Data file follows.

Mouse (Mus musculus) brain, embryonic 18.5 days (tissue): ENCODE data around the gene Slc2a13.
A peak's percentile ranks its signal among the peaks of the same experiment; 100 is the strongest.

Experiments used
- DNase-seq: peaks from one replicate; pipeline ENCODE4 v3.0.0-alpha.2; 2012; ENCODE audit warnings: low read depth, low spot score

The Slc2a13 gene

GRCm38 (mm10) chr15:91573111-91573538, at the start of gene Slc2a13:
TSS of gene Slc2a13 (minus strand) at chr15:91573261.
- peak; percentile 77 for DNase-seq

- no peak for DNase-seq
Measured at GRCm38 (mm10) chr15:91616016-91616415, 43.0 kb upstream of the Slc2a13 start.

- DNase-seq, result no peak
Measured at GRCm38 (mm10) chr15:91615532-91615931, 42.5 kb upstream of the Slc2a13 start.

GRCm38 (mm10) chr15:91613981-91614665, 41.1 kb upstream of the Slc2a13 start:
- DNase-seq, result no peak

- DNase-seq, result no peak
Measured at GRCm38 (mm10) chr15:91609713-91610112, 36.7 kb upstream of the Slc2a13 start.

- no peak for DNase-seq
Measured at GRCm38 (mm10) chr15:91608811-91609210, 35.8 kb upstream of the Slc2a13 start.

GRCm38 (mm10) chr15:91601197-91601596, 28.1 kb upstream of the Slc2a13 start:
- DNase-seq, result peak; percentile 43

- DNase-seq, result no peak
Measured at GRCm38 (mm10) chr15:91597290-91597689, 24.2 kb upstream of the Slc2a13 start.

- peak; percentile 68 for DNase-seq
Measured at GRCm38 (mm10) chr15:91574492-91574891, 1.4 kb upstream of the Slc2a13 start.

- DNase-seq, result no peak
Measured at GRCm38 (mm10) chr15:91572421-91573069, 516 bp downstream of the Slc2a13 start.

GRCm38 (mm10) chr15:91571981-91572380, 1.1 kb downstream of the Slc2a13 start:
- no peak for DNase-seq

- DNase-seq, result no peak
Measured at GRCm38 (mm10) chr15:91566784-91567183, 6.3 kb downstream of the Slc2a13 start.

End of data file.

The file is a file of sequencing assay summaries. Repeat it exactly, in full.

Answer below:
Mouse (Mus musculus) brain, embryonic 18.5 days (tissue): ENCODE data around the gene Slc2a13.
A peak's percentile ranks its signal among the peaks of the same experiment; 100 is the strongest.

Experiments used
- DNase-seq: peaks from one replicate; pipeline ENCODE4 v3.0.0-alpha.2; 2012; ENCODE audit warnings: low read depth, low spot score

The Slc2a13 gene

GRCm38 (mm10) chr15:91573111-91573538, at the start of gene Slc2a13:
TSS of gene Slc2a13 (minus strand) at chr15:91573261.
- peak; percentile 77 for DNase-seq

- no peak for DNase-seq
Measured at GRCm38 (mm10) chr15:91616016-91616415, 43.0 kb upstream of the Slc2a13 start.

- DNase-seq, result no peak
Measured at GRCm38 (mm10) chr15:91615532-91615931, 42.5 kb upstream of the Slc2a13 start.

GRCm38 (mm10) chr15:91613981-91614665, 41.1 kb upstream of the Slc2a13 start:
- DNase-seq, result no peak

- DNase-seq, result no peak
Measured at GRCm38 (mm10) chr15:91609713-91610112, 36.7 kb upstream of the Slc2a13 start.

- no peak for DNase-seq
Measured at GRCm38 (mm10) chr15:91608811-91609210, 35.8 kb upstream of the Slc2a13 start.

GRCm38 (mm10) chr15:91601197-91601596, 28.1 kb upstream of the Slc2a13 start:
- DNase-seq, result peak; percentile 43

- DNase-seq, result no peak
Measured at GRCm38 (mm10) chr15:91597290-91597689, 24.2 kb upstream of the Slc2a13 start.

- peak; percentile 68 for DNase-seq
Measured at GRCm38 (mm10) chr15:91574492-91574891, 1.4 kb upstream of the Slc2a13 start.

- DNase-seq, result no peak
Measured at GRCm38 (mm10) chr15:91572421-91573069, 516 bp downstream of the Slc2a13 start.

GRCm38 (mm10) chr15:91571981-91572380, 1.1 kb downstream of the Slc2a13 start:
- no peak for DNase-seq

- DNase-seq, result no peak
Measured at GRCm38 (mm10) chr15:91566784-91567183, 6.3 kb downstream of the Slc2a13 start.